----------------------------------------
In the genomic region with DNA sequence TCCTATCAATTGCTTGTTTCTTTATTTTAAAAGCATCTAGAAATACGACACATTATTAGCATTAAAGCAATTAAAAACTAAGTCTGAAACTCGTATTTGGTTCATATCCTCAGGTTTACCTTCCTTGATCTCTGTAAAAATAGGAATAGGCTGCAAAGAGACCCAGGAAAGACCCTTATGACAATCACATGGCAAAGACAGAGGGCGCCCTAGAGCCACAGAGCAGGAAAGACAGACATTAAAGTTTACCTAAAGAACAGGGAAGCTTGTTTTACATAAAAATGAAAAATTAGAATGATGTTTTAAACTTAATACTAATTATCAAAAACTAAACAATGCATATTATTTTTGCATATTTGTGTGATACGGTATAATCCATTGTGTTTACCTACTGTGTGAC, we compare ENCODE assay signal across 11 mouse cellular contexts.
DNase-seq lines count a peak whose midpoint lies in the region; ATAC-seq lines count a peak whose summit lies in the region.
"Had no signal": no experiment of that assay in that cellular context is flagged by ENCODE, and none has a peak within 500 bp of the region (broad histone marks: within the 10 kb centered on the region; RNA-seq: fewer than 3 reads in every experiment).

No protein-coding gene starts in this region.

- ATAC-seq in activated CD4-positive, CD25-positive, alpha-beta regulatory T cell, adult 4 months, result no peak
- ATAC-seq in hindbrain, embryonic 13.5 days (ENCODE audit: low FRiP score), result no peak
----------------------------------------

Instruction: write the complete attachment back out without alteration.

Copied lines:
In the genomic region with DNA sequence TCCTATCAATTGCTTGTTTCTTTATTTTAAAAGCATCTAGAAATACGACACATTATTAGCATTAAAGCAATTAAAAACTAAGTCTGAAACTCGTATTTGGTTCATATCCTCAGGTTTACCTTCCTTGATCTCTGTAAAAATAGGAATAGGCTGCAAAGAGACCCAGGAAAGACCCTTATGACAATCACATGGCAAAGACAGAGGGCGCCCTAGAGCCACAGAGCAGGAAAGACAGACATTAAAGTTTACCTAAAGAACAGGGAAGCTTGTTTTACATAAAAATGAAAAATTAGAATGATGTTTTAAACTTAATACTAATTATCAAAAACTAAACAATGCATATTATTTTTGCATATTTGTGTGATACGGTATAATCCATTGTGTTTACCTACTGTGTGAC, we compare ENCODE assay signal across 11 mouse cellular contexts.
DNase-seq lines count a peak whose midpoint lies in the region; ATAC-seq lines count a peak whose summit lies in the region.
"Had no signal": no experiment of that assay in that cellular context is flagged by ENCODE, and none has a peak within 500 bp of the region (broad histone marks: within the 10 kb centered on the region; RNA-seq: fewer than 3 reads in every experiment).

No protein-coding gene starts in this region.

- ATAC-seq in activated CD4-positive, CD25-positive, alpha-beta regulatory T cell, adult 4 months, result no peak
- ATAC-seq in hindbrain, embryonic 13.5 days (ENCODE audit: low FRiP score), result no peak